Omission Impossible (Penultimate draft; final version in Philosophical Studies, 2016) Sara Bernstein Duke University

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Abstract: This paper gives a framework for understanding causal counterpossibles, counterfactuals imbued with causal content whose antecedents appeal to metaphysically impossible worlds. Such statements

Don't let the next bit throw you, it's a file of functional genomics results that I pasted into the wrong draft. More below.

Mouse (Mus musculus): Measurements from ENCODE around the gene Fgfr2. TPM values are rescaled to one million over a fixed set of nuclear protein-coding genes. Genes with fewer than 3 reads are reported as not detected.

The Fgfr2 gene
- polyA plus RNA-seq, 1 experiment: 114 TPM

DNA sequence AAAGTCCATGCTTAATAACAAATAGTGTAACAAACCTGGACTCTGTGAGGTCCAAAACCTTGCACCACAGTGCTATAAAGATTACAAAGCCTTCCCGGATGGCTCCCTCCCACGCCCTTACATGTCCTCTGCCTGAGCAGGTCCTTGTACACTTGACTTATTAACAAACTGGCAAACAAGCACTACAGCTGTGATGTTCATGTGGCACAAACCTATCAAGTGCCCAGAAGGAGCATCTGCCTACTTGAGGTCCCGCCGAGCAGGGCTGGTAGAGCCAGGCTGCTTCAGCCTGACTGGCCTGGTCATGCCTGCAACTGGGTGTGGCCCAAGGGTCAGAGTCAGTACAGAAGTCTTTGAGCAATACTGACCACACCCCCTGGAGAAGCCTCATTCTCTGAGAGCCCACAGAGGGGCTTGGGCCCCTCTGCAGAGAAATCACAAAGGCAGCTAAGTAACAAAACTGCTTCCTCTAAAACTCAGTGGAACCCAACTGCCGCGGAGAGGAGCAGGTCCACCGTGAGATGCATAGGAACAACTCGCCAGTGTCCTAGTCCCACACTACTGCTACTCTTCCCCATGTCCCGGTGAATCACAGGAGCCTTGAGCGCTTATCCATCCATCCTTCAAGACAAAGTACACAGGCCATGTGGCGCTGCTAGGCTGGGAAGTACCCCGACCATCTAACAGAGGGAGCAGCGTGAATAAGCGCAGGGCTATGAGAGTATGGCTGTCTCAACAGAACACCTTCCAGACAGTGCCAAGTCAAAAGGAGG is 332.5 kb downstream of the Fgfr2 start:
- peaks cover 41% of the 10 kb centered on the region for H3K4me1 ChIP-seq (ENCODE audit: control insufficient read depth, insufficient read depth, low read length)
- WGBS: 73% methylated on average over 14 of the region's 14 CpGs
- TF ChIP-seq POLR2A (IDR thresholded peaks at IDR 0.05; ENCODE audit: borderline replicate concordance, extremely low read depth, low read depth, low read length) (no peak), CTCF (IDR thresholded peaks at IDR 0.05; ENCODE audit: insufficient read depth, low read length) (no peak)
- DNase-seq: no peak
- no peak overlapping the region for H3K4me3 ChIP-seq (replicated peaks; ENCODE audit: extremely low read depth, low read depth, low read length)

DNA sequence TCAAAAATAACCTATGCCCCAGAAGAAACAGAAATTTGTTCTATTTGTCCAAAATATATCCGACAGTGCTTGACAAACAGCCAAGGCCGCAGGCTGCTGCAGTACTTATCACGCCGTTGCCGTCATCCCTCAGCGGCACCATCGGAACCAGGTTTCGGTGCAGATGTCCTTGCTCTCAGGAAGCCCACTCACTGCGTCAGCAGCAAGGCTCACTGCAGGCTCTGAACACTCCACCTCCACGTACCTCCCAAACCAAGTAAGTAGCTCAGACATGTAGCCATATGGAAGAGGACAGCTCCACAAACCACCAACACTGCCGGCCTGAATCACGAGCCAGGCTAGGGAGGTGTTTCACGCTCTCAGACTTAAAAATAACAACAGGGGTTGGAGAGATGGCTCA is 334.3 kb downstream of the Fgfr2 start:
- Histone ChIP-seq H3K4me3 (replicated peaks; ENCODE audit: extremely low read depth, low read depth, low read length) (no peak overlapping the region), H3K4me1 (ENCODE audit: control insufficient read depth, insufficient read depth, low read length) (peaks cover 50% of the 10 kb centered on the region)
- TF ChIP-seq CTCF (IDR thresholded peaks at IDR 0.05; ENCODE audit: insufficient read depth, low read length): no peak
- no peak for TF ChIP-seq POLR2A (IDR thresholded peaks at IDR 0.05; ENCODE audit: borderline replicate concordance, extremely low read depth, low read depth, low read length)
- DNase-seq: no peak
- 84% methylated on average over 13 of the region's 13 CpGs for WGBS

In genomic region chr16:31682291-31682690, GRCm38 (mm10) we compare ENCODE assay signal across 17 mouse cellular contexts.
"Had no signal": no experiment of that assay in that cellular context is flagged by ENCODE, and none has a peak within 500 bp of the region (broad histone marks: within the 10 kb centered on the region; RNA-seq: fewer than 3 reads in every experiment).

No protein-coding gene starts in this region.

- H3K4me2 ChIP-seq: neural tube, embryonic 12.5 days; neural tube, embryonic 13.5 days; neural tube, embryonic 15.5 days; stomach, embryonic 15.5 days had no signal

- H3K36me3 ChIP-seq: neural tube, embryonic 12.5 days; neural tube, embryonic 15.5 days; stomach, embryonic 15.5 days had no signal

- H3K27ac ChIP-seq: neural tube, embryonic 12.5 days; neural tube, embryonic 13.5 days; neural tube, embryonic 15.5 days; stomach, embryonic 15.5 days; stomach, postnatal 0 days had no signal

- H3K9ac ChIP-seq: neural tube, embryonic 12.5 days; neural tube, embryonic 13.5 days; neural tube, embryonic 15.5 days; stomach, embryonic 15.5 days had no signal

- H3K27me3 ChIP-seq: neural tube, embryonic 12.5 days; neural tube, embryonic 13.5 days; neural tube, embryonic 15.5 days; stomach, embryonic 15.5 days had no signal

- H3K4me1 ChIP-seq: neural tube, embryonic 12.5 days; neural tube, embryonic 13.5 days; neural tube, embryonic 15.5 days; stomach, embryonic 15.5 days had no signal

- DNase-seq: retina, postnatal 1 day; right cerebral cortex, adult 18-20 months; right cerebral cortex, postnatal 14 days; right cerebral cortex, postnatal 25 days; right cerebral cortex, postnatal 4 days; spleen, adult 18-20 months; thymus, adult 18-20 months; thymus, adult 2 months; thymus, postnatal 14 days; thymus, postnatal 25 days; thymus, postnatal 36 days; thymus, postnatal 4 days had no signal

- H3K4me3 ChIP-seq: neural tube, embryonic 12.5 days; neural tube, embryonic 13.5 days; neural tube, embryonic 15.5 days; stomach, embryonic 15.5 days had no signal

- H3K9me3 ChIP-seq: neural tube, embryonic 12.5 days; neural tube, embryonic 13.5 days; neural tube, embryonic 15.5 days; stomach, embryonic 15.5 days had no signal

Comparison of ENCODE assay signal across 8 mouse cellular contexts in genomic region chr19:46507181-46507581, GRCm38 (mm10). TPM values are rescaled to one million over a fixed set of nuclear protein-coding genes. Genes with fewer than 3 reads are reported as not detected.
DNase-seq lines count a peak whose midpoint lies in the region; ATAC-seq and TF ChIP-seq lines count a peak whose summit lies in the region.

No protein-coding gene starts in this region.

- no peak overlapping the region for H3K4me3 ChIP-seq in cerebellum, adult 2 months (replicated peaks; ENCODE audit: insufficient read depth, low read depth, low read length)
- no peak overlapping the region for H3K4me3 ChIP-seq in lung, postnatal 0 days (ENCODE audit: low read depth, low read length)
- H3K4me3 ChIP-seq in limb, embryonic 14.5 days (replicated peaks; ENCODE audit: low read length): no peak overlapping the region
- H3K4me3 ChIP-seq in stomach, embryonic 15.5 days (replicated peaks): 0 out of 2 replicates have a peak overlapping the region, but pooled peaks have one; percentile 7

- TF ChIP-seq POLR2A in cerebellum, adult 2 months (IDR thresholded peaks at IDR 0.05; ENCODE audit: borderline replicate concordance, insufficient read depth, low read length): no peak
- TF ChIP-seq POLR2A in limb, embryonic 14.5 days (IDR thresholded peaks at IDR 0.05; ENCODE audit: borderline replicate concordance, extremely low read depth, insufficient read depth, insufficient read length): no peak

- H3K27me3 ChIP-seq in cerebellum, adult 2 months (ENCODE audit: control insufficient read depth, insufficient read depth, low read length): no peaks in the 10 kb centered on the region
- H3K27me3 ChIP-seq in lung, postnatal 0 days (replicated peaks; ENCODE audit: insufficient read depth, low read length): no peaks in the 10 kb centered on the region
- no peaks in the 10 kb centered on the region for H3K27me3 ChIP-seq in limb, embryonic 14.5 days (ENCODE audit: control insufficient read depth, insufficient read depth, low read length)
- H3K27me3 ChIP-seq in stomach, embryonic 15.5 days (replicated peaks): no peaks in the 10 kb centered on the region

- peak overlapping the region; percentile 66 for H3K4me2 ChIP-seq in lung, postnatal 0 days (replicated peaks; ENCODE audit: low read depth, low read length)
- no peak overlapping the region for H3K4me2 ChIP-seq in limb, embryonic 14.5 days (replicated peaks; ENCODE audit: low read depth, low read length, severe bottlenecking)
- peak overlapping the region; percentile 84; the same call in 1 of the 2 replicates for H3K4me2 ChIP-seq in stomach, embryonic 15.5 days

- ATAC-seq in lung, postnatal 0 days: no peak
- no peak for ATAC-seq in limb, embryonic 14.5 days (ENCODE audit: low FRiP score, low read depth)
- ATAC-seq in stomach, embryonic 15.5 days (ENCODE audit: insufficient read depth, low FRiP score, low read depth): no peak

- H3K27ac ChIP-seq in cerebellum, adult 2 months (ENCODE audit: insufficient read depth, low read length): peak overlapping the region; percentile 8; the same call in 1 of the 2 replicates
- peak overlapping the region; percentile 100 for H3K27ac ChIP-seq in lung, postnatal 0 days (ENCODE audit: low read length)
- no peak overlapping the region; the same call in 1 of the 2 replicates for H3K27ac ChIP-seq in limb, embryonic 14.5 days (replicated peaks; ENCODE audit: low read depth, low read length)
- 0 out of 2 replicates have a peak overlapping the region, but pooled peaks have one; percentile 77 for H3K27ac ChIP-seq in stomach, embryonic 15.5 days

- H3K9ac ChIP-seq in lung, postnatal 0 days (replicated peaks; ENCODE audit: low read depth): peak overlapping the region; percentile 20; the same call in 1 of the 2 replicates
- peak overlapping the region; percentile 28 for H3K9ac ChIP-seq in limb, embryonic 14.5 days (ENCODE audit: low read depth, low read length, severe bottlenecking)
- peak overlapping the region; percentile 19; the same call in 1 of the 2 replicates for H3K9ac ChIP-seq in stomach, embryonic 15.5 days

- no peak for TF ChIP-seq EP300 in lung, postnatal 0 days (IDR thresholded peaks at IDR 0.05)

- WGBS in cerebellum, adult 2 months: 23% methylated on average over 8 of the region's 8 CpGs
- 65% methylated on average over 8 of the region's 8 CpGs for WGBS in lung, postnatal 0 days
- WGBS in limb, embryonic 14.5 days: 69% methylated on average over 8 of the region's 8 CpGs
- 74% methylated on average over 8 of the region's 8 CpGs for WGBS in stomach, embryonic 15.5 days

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Abstract: This paper gives a framework for understanding causal counterpossibles, counterfactuals imbued with causal content whose antecedents appeal to metaphysically impossible worlds. Such statements are generated by omissive causal claims that appeal to metaphysically impossible events, such as If the mathematician had not failed to prove that 2+2=5, the math textbooks would not have remained intact. After providing an account of impossible omissions, the paper argues for three claims: (i) impossible omissions play a causal role in the actual world, (ii) causal counterpossibles have broad applications in philosophy, and (iii) the truth of causal counterpossibles provides evidence for the nonvacuity of counterpossibles more generally. Omission Impossible (Penultimate draft; final version in Philosophical Studies, 2016) Sara Bernstein Duke University Right now, you omit to do to many things: clean your office, write that overdue referee report, and throw the winning pitch in the World Series, to name a few. Omissions (roughly, events that do not occur) are causally relevant: because of them, your office is messy, an author waits in anticipation, and your dreams of being a professional baseball player remain unrealized. In addition to the everyday things you omit to do, you also fail to do impossible things, such as prove that 2+2=5, and disprove that 5 is a prime number. Because of these omissions, mathematical laws remain intact, children s mathematics textbooks remain unchanged, and your bank account contains exactly what it does. Impossible omissions raise important and deep metaphysical questions that span ontology, causation, and semantics: what are impossible omissions? Are metaphysically impossible events causally relevant to the actual world in the way that possible events are? Can counterfactual causal claims involving impossibilia be true or false nonvacuously? This paper lays the groundwork for answering such questions. I provide a framework for understanding metaphysically impossible omissions and omissive causal statements, and argue that they are causally relevant to actual-world events. In Section 1, I provide some preliminary definitions and clarifications. In Section 2, I motivate and endorse the view that omissions are possibilities. I then extend my framework to account for metaphysically impossible omissions (Section 3.1). In Section 3.2 I argue that causal 1 counterpossibles are non vacuously true and provide evidence for the non vacuity of counterpossibles more generally. In Section 3.3, I suggest that impossible omissions play a causal role in the actual world. I then suggest that causal counterpossibles are philosophically helpful to a variety of debates. 1. Preliminaries Counterfactuals are conditional subjunctive statements of the form If c hadn t occurred, e wouldn t have occurred. Causal counterfactuals are such statements imbued with causal content; for example, If I hadn t dropped the glass, it wouldn t have shattered. Counterpossibles are counterfactuals whose antecedents appeal to impossible worlds; for example, If Hobbes had squared the circle, small children in rural Afghanistan would not have cared. The topic of my discussion will be causal counterpossibles: statements that are counterfactual, causal, and whose antecedents run contrary to metaphysical possibility. Causal counterpossibles are generated by omissive causal statements, or statements of the form If x hadn t failed to y, z wouldn t have occurred. All causal counterpossibles are omissive, since impossibilities are never actualized. 1 On the surface, such statements seem to be irredeemably abstract, or of no broader interest. But causal counterpossibles are of interest for two reasons. First, there has been a surge of interest in general counterpossibles in recent years; in particular, with respect to whether they can be true or false non-trivially. Second, causal counterpossibles generate intuitively true causal claims. Consider the mathematician who is scrambling to prove a prestigious theorem in order to win the Fields medal. After she fails, she begins talking about what would have happened if she hadn't failed to prove that 2+2=5: If only I hadn t failed to prove that 2+2=5, that medal wouldn t have gone to my rival!, she exclaims. Intuitively, this statement and others like it seem true, and they deserve an account that can make sense of them. Thus far, however, no one has analyzed these sorts of statements, for it seems 1 For example, the counterfactual If Billy hadn t squared the circle, the mathematicians wouldn t have been surprised is causally infelicitous, since there is no metaphysically possible world in which he does square the circle. 2 unlikely that impossibilia can enter into causal relations. But given some simple assumptions about causation and causation by omission, impossible events play a causal role in the actual world. Or so I will argue. Counterfactuals interact with problems about causation insofar as many take causal dependence to involve counterfactual dependence. 2 According to the standard Lewisian model, the counterfactual If c hadn t occurred, e wouldn t have occurred is true if the worlds closest to ours in which c occurs are worlds in which e also occurs. For example: If Billy had not thrown the rock, the window would not have shattered, is true if the possible worlds closest to ours in which Billy throws his rock are also ones in which the window shatters. The literature on the counterfactual theory of causation is vast, and I will not recap it here. But I will assume that counterfactual dependence plays a central role in causation. Finally, following Nolan (1997), Berto (2009), Yagisawa (1987), Van der Laan (2004) and Jago (2015), I will assume the existence and philosophical intelligibility of impossible worlds. I take no stand on what they are, but will assume that they can be ordered by similarity and ground the truth of statements with metaphysically impossible referents. 2. Omissions as Possibilities causal claim: To get a grip on impossible omissions, let us first begin with an ordinary omissive (Plant) If I hadn t failed to water your plant, the plant wouldn t have died. There are several puzzles concerning such a claim. First: what, exactly, is the referent of the failure to water the plant? Second: is the omission causal? Third: what are the semantics for such a claim? I will briefly treat these questions in turn. What is an omission? Omissions are not actual things, for there is no single event to which to reduce the omission. For example, suppose that the plant-watering takes 2 See Lewis (1973, 1999), and more modern interventionist theories such as Woodward (2003). 3 thirty minutes. To which thirty-minute period does the plant-watering reduce?: 10-10:30am? 11:07-11:37pm? There is no single obvious candidate for the reduction base. Omissions are not non-things, for then they cannot play the explanatory, causal, and predictive roles that they do. 3 Omissions play central roles in our scientific, metaphysical, and moral theories; thus a desideratum for a theory of omissions is that we model their existence accordingly. The concept of an omission in a causal context is counterfactual: an omission is an event such that, had it occurred, another event would not have occurred. Thus I endorse an analysis according to which omissions are possibilities: specifically, an omission is a tripartite metaphysical entity composed of an actual event, a possible event, and a contextually specified counterpart relation between them. 4 For example: suppose that while I should have been watering your plant, I was instead singing karaoke. The omission is composed of my singing karaoke (the actual event), my watering your plant (the possible event), and a contextually specified counterpart relation between them. I will assume this account here in order to build on it. A few clarifications will help make its details clearer. First: the account makes use of de re predication for events. Roughly, an event has the de re property P if it is possibly the event P. De re predication for events works much the same way it does for objects: just as a lump is possibly a statue, a particular event is possibly another event. For example, my karaoke-singing is possibly a plant-watering; this paper-writing is possibly a sun-bathing. Taking omissions to be possibilities requires the use of two major modal notions: counterpart theory, and distance from actuality. I ll describe both briefly. I accept a counterpart relation between events, similar to the one Lewis holds for objects. Events are worldbound, but have counterparts at other possible worlds. Counterparthood is a matter of contextually specified similarity between events. For example, the omissive claim Sara failed to water the plant contextually identifies a salient similarity between the karaoke-singing and the plant-watering events (namely, 3 Varzi (2006) suggests that omissions can provide causal explanations without referring to actual things. 4 For an extended argument for such an analysis, see Bernstein (2014). 4 Sara s involvement.) Omissive claims by nature specify this relationship. Even omissive claims that fail to make explicit reference to an actual event (for example, There was no karaokesinging ) implicitly implicate an actual-world event ( There was no karaoke-singing at the time and place it should have occurred and by the person that should have performed it. ) Omissive claims differ from absences insofar as the latter are straightforward negative existential quantifications over events. For example, There was no karaoke singing has an absential reading according to which no actual-world event is implicated. The same statement can have an absential or an omissive reading. Like Lewis 5, I take distance from actuality to be a matter of similarity between worlds. A possible world in which everything is exactly the same as this one except that I have blue hair is more similar, and thus closer, to this one than a world entirely made of onions. Distance from actuality distinguishes between omissions and mere absences. Omissions, on my view, occur close to actuality; absences occur far from actuality. Absences are the entire class of things that don t occur. The threshold between an omission and an absence is vague. Consider the distinction at work in the following claims: (a) I failed to water the plant. (b) Barack Obama failed to water the plant. (c) Abraham Lincoln failed to water the plant. Intuitively, the reason that (b) and (c) seem strange is that the worlds in which Obama and Lincoln water the plants are much farther from actuality than the world in which I water the plant. My watering the plant is an omission, but Barack Obama s and Abraham Lincoln s failures are absences. There are strange contexts according to which Barack Obama s failure to water the plant counts as an omission (for example, he secretly promised to water it, but failed); but most contexts do not specify the relevant contextual 5 See Lewis (1973a). 5 similarity between the event in which he is involved at the actual world (say, a speech to the UN), and the plant-watering. The locution x failed to y most often indicates an omissive, rather than an absential, claim. While it is true that no one watered the plant, it seems strange to say that Barack Obama and Abraham Lincoln failed to water the plant. This is because the worlds closest to actuality are the ones in which I watered it. Closeness grounds truth conditions for omissive claims. 6 Whether or not omissions are causes (as opposed to causal explanations or something merely cause-like ) is controversial. Those who hold oomph or process theories of causation cannot accommodate causation by omission, since there is no thing or event from which energy can by transferred. Counterfactual theorists, on the other hand, generally endorse causation by omission, for omissions easily fit into counterfactuals of the form If I hadn t failed to water the plant, the plant wouldn t have died. My view occupies a middle ground between denying causation by omission and granting omissions full efficacy: omissions are causally relevant. Relevance is a property an event has in virtue of being a counterpart of an actualized event and being located at a world reasonably close to actuality. Causal relevance is a kind of causal relationship that does not require oomph or transfer of energy but nonetheless grounds causal claims via counterfactual dependence. 7 I will not argue for this view in detail, but I will motivate it briefly. Causally relevant omissions often play predictive, explanatory, and moral roles of causes simpliciter. By way of illustration, consider the following two cases: (Button) Pressing a button at time t will cause a weapon to detonate and kill innocent civilians. 6 One might be worried that norms are doing the work in ordering worlds; for example, my promise to water the plant places the world where I do order it closer to actuality. But I do not take norms to order worlds. Anyone in close proximity to the plant could have watered it, and thus omissively causes its death. And there are true omissive claims involving no agents at all; for example, The drought caused the famine specifies the nearby world in which the rain does, in fact, fall. 7 See my (2014) and Possible Causation (MS) for a view that possible and actual causation are determinates of a common determinable. 6 (Modified Button) Failing to press a button at time t will cause a weapon to detonate and kill innocent civilians. Whether or not the weapon is detonated because I press the button or fail to press it, there are not important asymmetries between such causes. Either the button-pushing or the failing-to-push-the-button predicts whether the weapon will be detonated, and explains why it is. And I am morally responsible for the killing of the civilians in either scenario. For theoretical purposes, there is no principled reason to distinguish between causally relevant events and actual causes. Causation theorists have struggled, in recent years, to generate a theory of causation that both vindicates productive intuitions roughly, causation as a transfer of conserved quantity from one thing to another with dependence intuitions roughly, causation as counterfactual dependence between one event and another. 8 Productive intuitions track energy transfer and spatiotemporally local causal chains; for example, one domino knocking over another. Counterfactual intuitions largely track dependence without direct energy transfer: for example, my call to a friend in Tokyo causing her to pick up the phone. Omissions do not participate in energy transfer or production. But if we are to account for the causal status of omissions, then we must accept that their participation in true causal counterfactuals generally suffices for some sort of causal relationship. I call this relationship relevance so as not to confuse it with oomph causation, and also to suggest that which omissions turn out to be causally important is partly a matter of context. More on this below. Recap: I ve endorsed the view that omissions are possibilities; specifically, that an omission is a tripartite entity composed of an actual event, a possible event, and a contextually specified counterpart relation between them. Omissions are causally relevant to the actual world and ground true causal claims in virtue of participating in true counterfactuals. They are truth evaluable using a framework based on counterpart theory 8 See Ned Hall s (2004) for more on this distinction. 7 and closeness of worlds. 3. Impossible Omissions With this framework in hand, we can now move on to impossible omissions. Consider the following omissive claim: The mathematician failed to prove that 2+2=5. Several questions arise. First: what is the referent of the impossible omission? Second: does the mathematician s failure to prove that 2+2=5 count as an omission in any informative sense? After all, none of us proved that 2+2=5. Does singling out the mathematician s failure communicate additional informative content? Further, there are countless things we are not doing at every moment; for example, none of us are dissolving into a horde of conscious dust particles. In what sense can we be said to be failing to do those things? Third: is the impossible omission causally relevant to the actual world? 3.1 Impossible Omissions Have Components at Impossible Worlds Extending the preceding account of omissions yields the result that an impossible omission is one whose nonactual component occurs at a metaphysically impossible world. For example, suppose that the mathematician proved that 2+2=4 when she aimed to prove that 2+2=5. The omission is a tripartite entity composed of the actual event (proving that 2+2=4), the impossible event (proving that 2+2=5), and a contextually specified counterpart relation between them. Impossible omissions differ from normal omissions in that context predicates of the actual event that its counterpart is located at an impossible world. An immediate problem arises: how can a counterpart relation obtain between an impossible event and a possible one? It is natural to think that all possible events are more similar to each other than any impossible one. If the counterpart relation is a matter of contextually specified similarity, then an impossible event must be more similar to an actual world event than a 8 possible one in order for the impossible event to count as its counterpart. This idea violates Nolan s Strangeness of Impossibility Condition (hereafter: SIC). SIC holds that any possible world is closer to actuality than any impossible one. The idea is that any possible world, no matter how weird, is less weird than a world in which, for example, logical or mathematical laws don t hold. A possible world made entirely of onions is still less strange than the world exactly like ours in every respect except in which a mathematician secretly proves that 2+2=5. The friend of impossible omissions should not abide by SIC. Context orders worlds by specifying relevant dimensions of similarity between events. For the purposes of omissive claims, the dimensions of similarity often involve a particular person (for example, the mathematician) or a particular activity (for example, working on mathematical proofs). Context naturally prioritizes these features over, for example, sameness of mathematical laws. This picture isn t as counterintuitive as one might think. Consider the event of the mathematician proving that 2+2=4 and the impossible event of the mathematician proving that 2+2=5. Intuitively, these events are more similar to each other than is the former to a random basketball game in which the mathematician does not participate: we imagine the mathematician hunched over her desk in both cases, scribbling proofs and reveling in the joy of mathematical discovery. There is more similarity between the two proving events than there is between the mathematician s proof that 2+2=5 and the metaphysically possible event of the game. 9 (I will discuss this idea more in section 3.) The account also allows for differential closeness of impossibilia. Such differences ground variance in the informativeness of impossible omissive claims. For on the surface, it seems that no impossible omission claim is truly illuminating: no one proved that 2+2=5, so what content is asserted by The mathematician failed to prove that 2+2=5? The answer is that context specifies a particular dimension of similarity between 9 Similar arguments have been made with respect to the comparative closeness of impossible worlds. Advocates for this view argue that there can be impossible worlds closer to the actual world than some possible ones. See Nolan (1997) for more on this point. 9 the actual event and the counterpart. To get a handle on t